Renters only: Big Sunnyside housing development cuts for-sale component

A May photo of the Zia Sunnyside project. (Thomas Gounley photo)

A massive project in Sunnyside that was supposed to contain both apartments and condos has nixed the latter.

Tim Walsh, CEO of Golden-based Confluence Cos., said the decision was made in September to rent all the units within the company’s Zia Sunnyside project.

“We were not getting any traction with selling condos,” he told BusinessDen. “There does not seem to be much of an appetite for buying urban condos in a high-rise building in the midst of COVID.”

The Zia project takes up an entire city block, and is adjacent to a pedestrian bridge that leads to the 41st and Fox commuter rail station. The project, which has 434 residential units, broke ground in 2018.

The first phase, which has 120 apartments, was completed in September, and about 40 are occupied, Walsh said last week. The remainder of the structure will be finished by the end of the year.

It’s no secret that the condo market has been lackluster lately. It’s the one component of the local residential real estate market that has failed to take off since the start of the pandemic.

Buyers are seen as wanting more space and more separation from their neighbors, given many are working from home. And many condos are in the core of downtown, which is less vibrant than normal because the pandemic has canceled events and driven office workers away.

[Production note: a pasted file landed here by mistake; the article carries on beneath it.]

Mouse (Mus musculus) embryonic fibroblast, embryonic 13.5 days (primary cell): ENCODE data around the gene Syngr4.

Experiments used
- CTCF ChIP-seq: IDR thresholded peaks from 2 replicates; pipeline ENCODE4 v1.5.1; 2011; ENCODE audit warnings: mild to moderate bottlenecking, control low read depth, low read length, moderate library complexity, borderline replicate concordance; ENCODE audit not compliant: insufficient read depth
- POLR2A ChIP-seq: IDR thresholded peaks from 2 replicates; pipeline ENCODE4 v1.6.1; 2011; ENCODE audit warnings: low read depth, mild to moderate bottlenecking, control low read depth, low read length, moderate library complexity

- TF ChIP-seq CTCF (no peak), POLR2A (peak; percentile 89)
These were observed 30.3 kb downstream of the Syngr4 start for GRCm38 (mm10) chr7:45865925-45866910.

And Walsh said he’s concerned that the current condo trend “is going to continue beyond recovery from COVID.”

“We believe the growing trend among all demographic groups (young professional to empty nesters) is they prefer the flexibility of leasing an apartment versus the commitment of buying a condo,” Walsh said. “With the quality and amenities of the modern luxury apartments, a resident gets all the benefits of living in an urban environment without the commitment and risk of buying and selling a condo.”

Prior to the pandemic, some developers shied away from building condos because of fear of litigation, which the state legislature tried to address. Condos are seen as more attainable to first-time buyers than single-family homes, given their generally low price point.

Another project no longer seeking individual buyers is Satori Residences, a 24-unit project at 950 Lincoln St.

The building, which has yet to be occupied, sold earlier this month for $10.8 million, according to public records. CBRE, which represented the buyer in the deal, said in a news release last week that the project’s units were originally built to be sold individually, but that is no longer the plan.

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